Batteries for Emerging Economies
The Faraday Institution is leading the Ayrton Challenge on Energy Storage, which is using British expertise and partnerships to advance energy storage technology for emerging economies.
In April 2023, the Faraday Institution was selected to lead the Ayrton Challenge on Energy Storage (ACES) funded by the UK Government’s £1 billion Ayrton Fund.
Currently, 675 million people globally lack reliable electricity access. Energy storage is crucial for enhancing supply reliability, reducing emissions, and meeting climate targets.
As part of ACES, the Faraday Institution heads a research programme to March 2027. It aims to expand energy access, reduce emissions, and support energy transitions in emerging economies by developing cost-effective battery energy storage systems. These systems maximise power availability from renewable sources, replacing polluting fossil fuel-based backup generation and reducing emissions and pollution.
The £5 million R&D programme is part of a broader co-ordinated ACES package of at least £25 million across a range of partners for skills development, technology accelerators, and market building activities. These partners include the Carbon Trust, Shell Foundation, Acumen, the World Bank’s Energy Sector Management Assistance Programme (ESMAP), UCL and Innovate UK’s Energy Catalyst, as well as a range of academic and industry leaders. Innovations will reduce the cost and improve the performance of energy storage systems for static off- and weak-grid, and e-mobility solutions in target countries.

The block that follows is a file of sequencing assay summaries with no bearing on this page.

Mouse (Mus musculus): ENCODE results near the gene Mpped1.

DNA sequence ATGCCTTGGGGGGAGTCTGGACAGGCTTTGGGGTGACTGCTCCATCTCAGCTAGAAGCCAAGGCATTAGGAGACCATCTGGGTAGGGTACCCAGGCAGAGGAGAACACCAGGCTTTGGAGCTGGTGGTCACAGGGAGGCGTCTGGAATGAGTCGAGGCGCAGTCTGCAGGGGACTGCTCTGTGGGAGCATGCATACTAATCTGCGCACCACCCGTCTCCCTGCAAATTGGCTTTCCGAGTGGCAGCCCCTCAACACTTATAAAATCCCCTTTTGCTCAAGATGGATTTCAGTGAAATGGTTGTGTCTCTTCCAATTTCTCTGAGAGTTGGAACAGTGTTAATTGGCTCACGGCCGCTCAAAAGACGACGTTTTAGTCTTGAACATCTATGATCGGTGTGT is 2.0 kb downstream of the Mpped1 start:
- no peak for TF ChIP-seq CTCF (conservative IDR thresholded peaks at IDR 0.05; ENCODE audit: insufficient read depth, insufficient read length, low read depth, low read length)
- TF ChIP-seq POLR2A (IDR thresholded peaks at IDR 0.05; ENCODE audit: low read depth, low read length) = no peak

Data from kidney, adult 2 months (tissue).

The Ayrton Fund aims to accelerate the clean energy transition in developing countries, by creating innovative clean energy technologies and business models, supporting the Sustainable Development Goals, and especially progress on Affordable and Clean Energy (SDG7) and Climate Action (SDG13).
ACES builds on the UK’s existing partnership with the wider global movement for energy access, through the extensive networks of the FCDO’s Transforming Energy Access (TEA) platform, which supports early-stage testing and scale up of innovative technologies and business models that will accelerate access to affordable, clean energy-based services to poor households and enterprises, especially in Africa.
Effecting Global Change
Professor Pam Thomas, CEO, Faraday Institution: “The Faraday Institution is well positioned to effect global change. Decarbonising electricity provision in communities in the global south with low or no connectivity is a multi-faceted challenge. Working collaboratively with multiple partners, ACES will move the dial, bringing reliable access to clean energy sources to communities, changing lives and livelihoods.”
ACES builds on activities already delivered by the Faraday Institution and its research partners since 2019 and more recently as part of the Ayrton Fund.
Research Projects – Ongoing
NEXGENNA: Sodium-ion Batteries
Research Projects – Completed
RELCo-BAT Reclaimed Electrolyte, Low Cost Flow Battery
Low Cost Graphite Polysulfide Singe Liquid Flow Battery
Advanced Manufacturing of 3D Porous Electrodes for Redox Flow Batteries
Other Activities the Faraday Institution is Leading as Part of Ayrton Fund on Energy Storage